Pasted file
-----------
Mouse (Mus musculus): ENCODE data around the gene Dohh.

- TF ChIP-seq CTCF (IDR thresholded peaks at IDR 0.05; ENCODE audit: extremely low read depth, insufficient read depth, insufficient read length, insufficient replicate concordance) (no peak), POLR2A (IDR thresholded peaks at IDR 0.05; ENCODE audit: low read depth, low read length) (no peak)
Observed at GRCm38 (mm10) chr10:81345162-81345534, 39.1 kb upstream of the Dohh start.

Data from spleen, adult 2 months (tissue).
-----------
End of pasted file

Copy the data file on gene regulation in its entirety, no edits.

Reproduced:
Mouse (Mus musculus): ENCODE data around the gene Dohh.

- TF ChIP-seq CTCF (IDR thresholded peaks at IDR 0.05; ENCODE audit: extremely low read depth, insufficient read depth, insufficient read length, insufficient replicate concordance) (no peak), POLR2A (IDR thresholded peaks at IDR 0.05; ENCODE audit: low read depth, low read length) (no peak)
Observed at GRCm38 (mm10) chr10:81345162-81345534, 39.1 kb upstream of the Dohh start.

Data from spleen, adult 2 months (tissue).